Most readers of Alice Walker's short story, "Everyday Use," published in her 1973 collection, In Love and Trouble, agree that the point of the story is to show, as Nancy Tuten argues, a mother's "awakening to one daughter's superficiality and to the other's deep-seated understanding of heritage" (Tuten 125). (1) These readers praise the "simplicity" of Maggie and her mother, along with their allegiance to their specific family identity and folk heritage as well as their refusal to change at the whim of an outside world that doesn't really have much to do with them. Such a reading condemns the older, more worldly sister, Dee, as "shallow," "condescending," and "manipulative," as overly concerned with style, fashion, and aesthetics, and thus as lacking a "true" understanding of her heritage. In this essay, conversely, I will argue that this popular view is far too simple a reading of the story. While Dee is certainly insensitive and selfish to a certain degree, she nevertheless offers a view of heritage and a strategy for contemporary African Americans to cope with an oppressive society that is, in some ways, more valid than that offered by Mama and Maggie.
We must remember from the beginning that the story is told by Mama; the perceptions are filtered through her mind and her views of her two daughters are not to be accepted uncritically. Several readers have pointed out that Mama's view of Maggie is not quite accurate--that Maggie is not as passive or as "hangdog" as she appears. (2) Might Mama's view of her older daughter, Dee, not be especially accurate as well? Dee obviously holds a central place in Mama's world. The story opens with the line: "I will wait for her in the yard that Maggie and I made so clean and wavy yesterday afternoon" (47). As Houston Baker points out, "The mood at the story's beginning is one of ritualistic waiting," of preparation "for the arrival of a goddess" (715). Thus, Dee seems to attain almost mythic stature in Mama's imagination as she and Maggie wait for the as-yet unnamed "her" to appear. Such an opening may lead readers to suspect that Mama has a rather troubled relationship with her older daughter. Dee inspires in Mama a type of awe and fear more suitable to the advent of a goddess than the love one might expect a mother to feel for a returning daughter.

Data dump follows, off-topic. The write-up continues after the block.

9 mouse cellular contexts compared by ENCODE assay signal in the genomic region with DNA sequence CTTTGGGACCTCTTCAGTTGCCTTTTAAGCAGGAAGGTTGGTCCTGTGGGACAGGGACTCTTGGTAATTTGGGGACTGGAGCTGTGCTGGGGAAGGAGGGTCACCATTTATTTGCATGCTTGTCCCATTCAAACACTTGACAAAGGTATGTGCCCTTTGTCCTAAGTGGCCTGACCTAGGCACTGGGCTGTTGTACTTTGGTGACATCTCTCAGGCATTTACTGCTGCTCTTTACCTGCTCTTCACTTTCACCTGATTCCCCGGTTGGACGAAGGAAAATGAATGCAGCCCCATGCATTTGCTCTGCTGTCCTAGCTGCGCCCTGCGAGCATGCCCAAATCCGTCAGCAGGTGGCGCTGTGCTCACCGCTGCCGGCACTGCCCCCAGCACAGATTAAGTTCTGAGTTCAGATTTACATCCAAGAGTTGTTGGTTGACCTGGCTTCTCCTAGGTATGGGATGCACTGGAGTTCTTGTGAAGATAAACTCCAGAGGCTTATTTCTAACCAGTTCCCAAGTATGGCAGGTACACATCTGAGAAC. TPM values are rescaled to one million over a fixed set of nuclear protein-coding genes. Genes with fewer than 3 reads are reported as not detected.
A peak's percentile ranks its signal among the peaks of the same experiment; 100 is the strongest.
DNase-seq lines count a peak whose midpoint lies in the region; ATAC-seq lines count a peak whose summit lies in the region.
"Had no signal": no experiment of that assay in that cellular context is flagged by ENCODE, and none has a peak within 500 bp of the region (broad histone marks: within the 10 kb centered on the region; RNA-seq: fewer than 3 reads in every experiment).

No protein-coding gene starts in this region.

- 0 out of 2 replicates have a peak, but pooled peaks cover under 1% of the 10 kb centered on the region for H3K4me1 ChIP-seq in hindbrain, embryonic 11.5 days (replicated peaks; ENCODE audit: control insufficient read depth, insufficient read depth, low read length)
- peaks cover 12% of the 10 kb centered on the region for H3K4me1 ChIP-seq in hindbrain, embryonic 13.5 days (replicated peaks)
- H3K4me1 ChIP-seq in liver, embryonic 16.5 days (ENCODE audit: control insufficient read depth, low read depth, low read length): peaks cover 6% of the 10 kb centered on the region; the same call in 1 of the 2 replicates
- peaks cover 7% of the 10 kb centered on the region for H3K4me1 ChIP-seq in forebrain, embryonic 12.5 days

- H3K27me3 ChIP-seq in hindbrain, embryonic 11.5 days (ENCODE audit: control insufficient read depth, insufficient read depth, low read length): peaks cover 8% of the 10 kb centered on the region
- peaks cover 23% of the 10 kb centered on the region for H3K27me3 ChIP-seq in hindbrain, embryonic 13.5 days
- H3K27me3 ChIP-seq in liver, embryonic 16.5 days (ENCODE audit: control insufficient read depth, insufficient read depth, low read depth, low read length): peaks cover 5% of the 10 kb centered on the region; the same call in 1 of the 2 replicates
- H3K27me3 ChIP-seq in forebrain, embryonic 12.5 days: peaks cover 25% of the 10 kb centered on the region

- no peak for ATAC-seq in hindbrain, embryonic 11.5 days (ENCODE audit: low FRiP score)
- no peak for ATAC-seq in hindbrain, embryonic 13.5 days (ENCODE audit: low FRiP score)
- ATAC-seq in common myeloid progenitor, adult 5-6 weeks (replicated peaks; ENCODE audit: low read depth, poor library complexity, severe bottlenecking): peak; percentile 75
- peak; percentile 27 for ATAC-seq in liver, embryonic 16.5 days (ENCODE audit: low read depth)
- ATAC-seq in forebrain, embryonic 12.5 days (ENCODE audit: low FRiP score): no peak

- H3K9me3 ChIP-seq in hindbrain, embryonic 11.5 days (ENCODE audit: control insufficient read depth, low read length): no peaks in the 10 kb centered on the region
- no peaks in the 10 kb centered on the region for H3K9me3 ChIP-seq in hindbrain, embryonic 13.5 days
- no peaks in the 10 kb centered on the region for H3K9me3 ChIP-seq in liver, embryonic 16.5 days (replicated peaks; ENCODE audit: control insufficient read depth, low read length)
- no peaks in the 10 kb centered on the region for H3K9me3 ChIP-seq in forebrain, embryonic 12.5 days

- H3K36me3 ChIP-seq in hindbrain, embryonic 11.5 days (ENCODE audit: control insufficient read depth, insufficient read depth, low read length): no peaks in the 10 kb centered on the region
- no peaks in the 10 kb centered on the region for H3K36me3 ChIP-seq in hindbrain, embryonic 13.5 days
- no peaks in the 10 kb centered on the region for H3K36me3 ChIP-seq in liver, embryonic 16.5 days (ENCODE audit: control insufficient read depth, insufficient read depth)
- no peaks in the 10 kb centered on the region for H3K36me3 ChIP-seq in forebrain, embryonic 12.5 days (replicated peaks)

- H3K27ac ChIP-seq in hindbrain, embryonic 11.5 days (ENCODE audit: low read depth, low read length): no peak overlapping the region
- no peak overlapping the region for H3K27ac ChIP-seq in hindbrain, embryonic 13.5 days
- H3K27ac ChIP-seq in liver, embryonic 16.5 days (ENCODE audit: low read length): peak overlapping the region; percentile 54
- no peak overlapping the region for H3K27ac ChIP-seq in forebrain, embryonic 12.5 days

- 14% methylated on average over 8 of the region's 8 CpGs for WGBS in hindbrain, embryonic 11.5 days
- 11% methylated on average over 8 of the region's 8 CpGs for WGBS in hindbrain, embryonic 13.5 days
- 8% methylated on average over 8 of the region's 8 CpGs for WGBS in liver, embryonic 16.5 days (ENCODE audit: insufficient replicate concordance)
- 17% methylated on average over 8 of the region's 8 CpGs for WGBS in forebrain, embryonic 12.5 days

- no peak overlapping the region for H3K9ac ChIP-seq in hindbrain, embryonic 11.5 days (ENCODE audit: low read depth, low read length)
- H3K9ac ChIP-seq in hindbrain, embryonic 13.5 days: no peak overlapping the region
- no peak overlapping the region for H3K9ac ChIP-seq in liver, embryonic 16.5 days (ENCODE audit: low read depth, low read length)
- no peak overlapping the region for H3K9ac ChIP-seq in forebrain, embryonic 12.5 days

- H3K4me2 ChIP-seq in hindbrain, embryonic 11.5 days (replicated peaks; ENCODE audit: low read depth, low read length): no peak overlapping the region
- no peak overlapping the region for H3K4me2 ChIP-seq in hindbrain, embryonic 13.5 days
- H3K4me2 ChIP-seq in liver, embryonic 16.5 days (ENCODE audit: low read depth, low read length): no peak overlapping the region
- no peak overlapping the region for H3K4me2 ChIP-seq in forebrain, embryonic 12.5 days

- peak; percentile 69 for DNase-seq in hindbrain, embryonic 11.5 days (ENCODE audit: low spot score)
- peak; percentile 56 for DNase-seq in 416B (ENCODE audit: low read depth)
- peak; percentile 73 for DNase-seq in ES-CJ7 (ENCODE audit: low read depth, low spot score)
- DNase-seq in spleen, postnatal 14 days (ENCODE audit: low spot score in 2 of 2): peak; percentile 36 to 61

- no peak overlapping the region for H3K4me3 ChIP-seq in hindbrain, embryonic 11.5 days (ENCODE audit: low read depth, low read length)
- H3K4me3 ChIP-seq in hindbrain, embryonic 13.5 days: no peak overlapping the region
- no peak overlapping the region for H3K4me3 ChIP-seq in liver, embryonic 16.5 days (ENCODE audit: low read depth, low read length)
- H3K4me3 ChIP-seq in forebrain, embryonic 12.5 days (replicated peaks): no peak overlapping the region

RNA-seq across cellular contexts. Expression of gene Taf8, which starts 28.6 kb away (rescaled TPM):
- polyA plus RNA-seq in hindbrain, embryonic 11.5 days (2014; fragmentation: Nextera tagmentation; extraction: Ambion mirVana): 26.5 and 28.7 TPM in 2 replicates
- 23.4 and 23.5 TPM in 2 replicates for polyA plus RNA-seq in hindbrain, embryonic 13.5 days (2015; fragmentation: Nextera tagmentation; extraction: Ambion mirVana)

Mama, in fact, displaces what seem to be her own fears onto Maggie when she speculates that Maggie will be cowed by Dee's arrival. Mama conjectures that
Maggie will be nervous until after her sister goes: she will stand
hopelessly in corners homely and ashamed of the burn scars down her arms
and legs, eyeing her sister with a mixture of envy and awe. She thinks her
sister has held life always in the palm of one hand, that "no" is a word
the world never learned to say to her. (47)
But Mama here emphasizes the perceptual nature of this observation--she says that Maggie thinks these things, encouraging readers to wonder whether or not this first perception of Dee is true. We also find out in the next section, when Mama relates her Johnny Carson television fantasy, that she herself is the one that will be "nervous" until after Dee goes, that she is ashamed of her own appearance and very much seeks her daughter's approval. Mama confesses that, in "real life," she is "a large, big-boned woman with rough, man-working hands" (48). However, in her television fantasy, as Mama tells us,
all this does not show.... I am the way my daughter would want me to be: a
hundred pounds lighter, my skin like an uncooked barley pancake. My hair
glistens in the hot bright lights. Johnny Carson has much to do to keep up
with my quick and witty tongue. (48)
It is important to remember, though, that this Johnny Carson daydream is Mama's fantasy of a mother-child reunion, not Dee's. In fact, Mama even acknowledges that this particular scenario might not be to Dee's taste--she imagines Dee pinning an orchid on her even though Dee had previously told Mama she thinks orchids are "tacky flowers" (48). …